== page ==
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American Folklife Center Collections: Nevada

This guide provides access to ethnographic resources documenting expressive culture in the state of Nevada at the Library of Congress.


Carl Fleischhauer, photographer. Workhorse Barn. 1980. Library of Congress American Folklife Center.

The collections of the American Folklife Center contain rich and varied materials from Nevada that document the state's diverse folk traditions. Among its unique recordings are Ute, Northern Paiute, Washoe, and other Native American music recordings made by Omer Stewart in 1938 and Willard Rhodes in 1949; cowboy songs and stories by Jack H. "Powder River" Lee of Virginia City, 1942; oral histories and stories of traditional life made by Duncan Emrich, 1950; and Basque radio broadcasts from Station KELK in Elko, from the 1970s.

Paradise Valley Folklife Project

Paradise Valley is the name of both a cattle-ranching valley and a crossroads community in northern Nevada's Humboldt County. It is home to persons of Anglo American, Italian, German, Basque, Swiss, Northern Paiute Indian, and Chinese heritage. The valley is a cul-de-sac formed by the Santa Rosa Mountains and watered by their melting snows. Miners and agriculturists arrived at about the time of the Civil War, but the mines played out by the end of the century and the valley was devoted to ranching through the 1980s. Ranching has continued even as improved technology has again made the extraction of gold profitable and mining has been revived.

The project documented more than thirty ranches and numerous other sites and activities, resulting in extensive collection of administrative papers, printed materials, and collected ephemera; 45,300 color and black-and photos; 150 hours of sound recorded interviews; four hours of l6mm motion picture film; one hour of historic motion picture footage (copied to video); and 10 hours of video recordings.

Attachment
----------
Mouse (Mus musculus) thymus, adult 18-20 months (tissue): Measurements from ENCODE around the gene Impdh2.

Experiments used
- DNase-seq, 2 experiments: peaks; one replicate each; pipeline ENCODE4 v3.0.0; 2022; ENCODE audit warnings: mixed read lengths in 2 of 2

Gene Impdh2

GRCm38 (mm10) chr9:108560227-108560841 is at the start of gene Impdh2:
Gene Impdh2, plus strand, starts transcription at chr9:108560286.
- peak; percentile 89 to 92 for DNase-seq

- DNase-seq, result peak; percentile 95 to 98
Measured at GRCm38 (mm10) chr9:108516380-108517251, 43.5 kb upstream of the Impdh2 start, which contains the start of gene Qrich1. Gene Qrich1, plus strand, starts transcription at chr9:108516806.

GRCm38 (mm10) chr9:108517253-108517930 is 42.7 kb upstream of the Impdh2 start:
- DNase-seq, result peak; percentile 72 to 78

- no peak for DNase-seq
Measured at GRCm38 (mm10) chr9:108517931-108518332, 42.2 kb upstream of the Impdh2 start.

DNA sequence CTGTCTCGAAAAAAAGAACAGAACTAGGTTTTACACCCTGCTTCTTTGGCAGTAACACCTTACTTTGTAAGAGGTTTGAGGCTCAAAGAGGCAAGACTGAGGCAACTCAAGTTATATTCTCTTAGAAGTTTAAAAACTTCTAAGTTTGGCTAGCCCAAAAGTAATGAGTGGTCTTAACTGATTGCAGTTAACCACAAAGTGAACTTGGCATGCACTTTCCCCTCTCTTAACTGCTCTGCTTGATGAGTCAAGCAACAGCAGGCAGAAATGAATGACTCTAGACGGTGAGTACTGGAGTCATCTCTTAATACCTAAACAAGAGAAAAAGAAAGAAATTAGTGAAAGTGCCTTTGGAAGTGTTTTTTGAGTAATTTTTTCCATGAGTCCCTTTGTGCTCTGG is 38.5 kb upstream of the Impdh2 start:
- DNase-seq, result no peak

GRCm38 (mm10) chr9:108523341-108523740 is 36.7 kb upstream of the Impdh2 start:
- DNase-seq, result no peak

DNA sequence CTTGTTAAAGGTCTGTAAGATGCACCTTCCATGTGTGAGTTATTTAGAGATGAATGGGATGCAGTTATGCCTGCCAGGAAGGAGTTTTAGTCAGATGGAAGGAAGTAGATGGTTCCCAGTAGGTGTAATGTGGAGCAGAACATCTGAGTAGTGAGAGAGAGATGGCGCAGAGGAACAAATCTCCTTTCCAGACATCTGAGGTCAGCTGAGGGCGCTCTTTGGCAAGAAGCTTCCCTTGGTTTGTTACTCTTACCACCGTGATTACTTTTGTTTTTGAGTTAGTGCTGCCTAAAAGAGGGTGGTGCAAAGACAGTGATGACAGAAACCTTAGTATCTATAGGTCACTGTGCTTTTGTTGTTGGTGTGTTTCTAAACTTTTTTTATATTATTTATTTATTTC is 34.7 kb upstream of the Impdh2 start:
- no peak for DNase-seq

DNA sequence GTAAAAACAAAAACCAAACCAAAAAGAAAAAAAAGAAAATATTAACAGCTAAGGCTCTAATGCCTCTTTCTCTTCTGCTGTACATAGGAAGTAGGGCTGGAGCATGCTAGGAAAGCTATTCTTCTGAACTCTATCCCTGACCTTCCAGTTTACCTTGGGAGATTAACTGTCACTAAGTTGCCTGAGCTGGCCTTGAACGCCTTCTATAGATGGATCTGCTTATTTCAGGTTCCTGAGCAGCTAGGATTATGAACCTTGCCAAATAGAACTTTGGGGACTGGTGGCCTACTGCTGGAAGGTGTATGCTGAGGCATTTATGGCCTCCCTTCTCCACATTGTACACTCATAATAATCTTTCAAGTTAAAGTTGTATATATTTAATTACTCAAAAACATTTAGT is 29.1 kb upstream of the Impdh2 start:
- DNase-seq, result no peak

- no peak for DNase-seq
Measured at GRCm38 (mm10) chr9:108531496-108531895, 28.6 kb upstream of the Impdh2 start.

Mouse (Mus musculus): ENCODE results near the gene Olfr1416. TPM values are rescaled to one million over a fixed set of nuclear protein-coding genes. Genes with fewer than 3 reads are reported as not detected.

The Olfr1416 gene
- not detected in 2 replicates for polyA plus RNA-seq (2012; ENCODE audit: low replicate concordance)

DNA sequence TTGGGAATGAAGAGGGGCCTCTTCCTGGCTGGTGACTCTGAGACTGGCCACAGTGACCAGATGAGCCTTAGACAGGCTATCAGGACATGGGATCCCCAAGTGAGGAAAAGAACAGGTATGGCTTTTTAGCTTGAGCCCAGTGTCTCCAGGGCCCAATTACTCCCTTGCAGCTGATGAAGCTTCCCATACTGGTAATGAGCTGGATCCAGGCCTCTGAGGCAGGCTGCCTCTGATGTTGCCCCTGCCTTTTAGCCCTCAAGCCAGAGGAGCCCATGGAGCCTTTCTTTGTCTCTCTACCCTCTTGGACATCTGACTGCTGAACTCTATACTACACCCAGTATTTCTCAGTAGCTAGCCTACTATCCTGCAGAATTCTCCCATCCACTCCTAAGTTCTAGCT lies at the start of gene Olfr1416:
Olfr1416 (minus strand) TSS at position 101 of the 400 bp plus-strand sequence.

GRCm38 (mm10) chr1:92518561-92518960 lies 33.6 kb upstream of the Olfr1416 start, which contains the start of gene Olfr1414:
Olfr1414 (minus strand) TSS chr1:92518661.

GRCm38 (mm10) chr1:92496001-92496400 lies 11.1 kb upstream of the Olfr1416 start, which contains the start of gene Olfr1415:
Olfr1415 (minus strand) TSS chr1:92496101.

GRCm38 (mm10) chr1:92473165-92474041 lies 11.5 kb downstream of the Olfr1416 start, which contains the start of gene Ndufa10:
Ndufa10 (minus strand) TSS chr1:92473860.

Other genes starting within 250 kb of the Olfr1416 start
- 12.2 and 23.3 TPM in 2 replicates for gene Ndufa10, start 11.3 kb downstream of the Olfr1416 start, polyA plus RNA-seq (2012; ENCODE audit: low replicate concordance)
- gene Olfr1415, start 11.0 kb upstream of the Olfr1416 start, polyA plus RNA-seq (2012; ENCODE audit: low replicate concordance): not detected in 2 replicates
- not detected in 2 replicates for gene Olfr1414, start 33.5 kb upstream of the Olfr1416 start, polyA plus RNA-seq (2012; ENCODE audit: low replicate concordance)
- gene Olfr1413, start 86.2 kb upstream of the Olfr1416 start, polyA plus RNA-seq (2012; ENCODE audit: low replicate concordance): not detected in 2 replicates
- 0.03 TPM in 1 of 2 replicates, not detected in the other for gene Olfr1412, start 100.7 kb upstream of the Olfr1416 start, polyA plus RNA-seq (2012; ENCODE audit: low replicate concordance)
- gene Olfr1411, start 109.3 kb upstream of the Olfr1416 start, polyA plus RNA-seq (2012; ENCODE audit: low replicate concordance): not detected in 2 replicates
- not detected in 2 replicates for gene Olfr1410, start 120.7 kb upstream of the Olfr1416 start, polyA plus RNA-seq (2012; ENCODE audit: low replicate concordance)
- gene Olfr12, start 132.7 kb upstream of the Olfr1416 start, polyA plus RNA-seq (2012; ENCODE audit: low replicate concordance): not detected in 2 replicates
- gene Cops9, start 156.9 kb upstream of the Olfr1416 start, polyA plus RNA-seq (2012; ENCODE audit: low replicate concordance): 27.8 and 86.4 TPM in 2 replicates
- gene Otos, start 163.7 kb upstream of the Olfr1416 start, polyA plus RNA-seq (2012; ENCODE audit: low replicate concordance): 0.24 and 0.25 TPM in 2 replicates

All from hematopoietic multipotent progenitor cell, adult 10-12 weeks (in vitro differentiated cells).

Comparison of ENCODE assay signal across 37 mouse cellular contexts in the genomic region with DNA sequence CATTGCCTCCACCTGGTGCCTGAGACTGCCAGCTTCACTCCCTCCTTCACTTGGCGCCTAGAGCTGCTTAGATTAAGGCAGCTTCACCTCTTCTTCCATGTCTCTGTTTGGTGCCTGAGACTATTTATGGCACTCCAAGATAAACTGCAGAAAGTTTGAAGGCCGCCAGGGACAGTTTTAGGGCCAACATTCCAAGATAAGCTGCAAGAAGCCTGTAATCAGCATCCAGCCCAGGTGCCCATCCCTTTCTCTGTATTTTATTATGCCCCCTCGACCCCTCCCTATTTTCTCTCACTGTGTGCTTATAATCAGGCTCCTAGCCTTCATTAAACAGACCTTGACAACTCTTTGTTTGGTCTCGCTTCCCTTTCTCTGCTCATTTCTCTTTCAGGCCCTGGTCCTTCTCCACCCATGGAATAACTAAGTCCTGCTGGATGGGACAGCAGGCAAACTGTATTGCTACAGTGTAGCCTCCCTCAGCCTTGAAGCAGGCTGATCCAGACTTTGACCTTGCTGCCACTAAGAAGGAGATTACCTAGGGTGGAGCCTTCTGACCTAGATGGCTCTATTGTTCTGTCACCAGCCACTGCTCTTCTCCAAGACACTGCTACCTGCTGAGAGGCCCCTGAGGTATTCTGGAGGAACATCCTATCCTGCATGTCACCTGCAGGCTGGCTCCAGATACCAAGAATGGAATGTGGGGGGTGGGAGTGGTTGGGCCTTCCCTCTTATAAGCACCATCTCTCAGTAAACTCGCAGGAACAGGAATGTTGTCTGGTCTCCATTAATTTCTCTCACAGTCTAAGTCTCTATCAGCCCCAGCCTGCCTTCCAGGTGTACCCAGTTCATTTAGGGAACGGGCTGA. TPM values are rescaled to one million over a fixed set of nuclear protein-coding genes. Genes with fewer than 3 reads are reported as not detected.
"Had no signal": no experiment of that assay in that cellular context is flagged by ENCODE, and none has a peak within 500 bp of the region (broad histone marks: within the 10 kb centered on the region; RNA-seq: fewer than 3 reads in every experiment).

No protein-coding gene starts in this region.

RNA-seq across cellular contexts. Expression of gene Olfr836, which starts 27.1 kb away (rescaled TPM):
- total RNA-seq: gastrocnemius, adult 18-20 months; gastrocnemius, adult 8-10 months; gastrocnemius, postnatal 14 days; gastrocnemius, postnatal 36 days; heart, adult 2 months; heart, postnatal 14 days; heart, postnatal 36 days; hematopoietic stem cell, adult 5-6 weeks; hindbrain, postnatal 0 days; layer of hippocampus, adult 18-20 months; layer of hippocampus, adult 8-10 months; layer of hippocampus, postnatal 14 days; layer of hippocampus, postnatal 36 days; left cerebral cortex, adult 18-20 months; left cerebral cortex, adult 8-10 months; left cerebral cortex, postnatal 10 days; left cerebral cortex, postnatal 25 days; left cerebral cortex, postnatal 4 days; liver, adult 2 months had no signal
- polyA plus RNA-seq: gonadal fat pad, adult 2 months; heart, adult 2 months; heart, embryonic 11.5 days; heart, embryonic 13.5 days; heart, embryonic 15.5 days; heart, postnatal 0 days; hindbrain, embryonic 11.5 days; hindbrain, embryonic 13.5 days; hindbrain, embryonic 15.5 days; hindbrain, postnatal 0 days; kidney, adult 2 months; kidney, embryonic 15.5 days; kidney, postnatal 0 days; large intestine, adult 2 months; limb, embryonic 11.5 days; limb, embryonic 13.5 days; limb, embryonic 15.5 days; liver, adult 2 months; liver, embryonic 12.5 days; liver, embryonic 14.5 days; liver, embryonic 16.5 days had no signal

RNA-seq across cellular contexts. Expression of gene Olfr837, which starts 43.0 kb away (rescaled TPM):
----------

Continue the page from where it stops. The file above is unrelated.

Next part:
Additional Collections of Interest

The following materials link to fuller bibliographic information in the Library of Congress Online Catalog. Links to additional digital content are provided when available.

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Public Programming

Mariano Gonzalez y sus Invitados Especiales (Mariano Gonzalez and his Special Guests) performed at the Library of Congress on September 26, 2012. Born and raised in Buena Vista, Paraguay, Gonzalez began playing the harp at the age of five, under the tutelage of his father and grandfather. His passion for music propelled him onto the world stage where he expanded his repertoire to include lively Latin rhythms, free-spirited jazz, and original arrangements of popular standards.

Additional Public Programming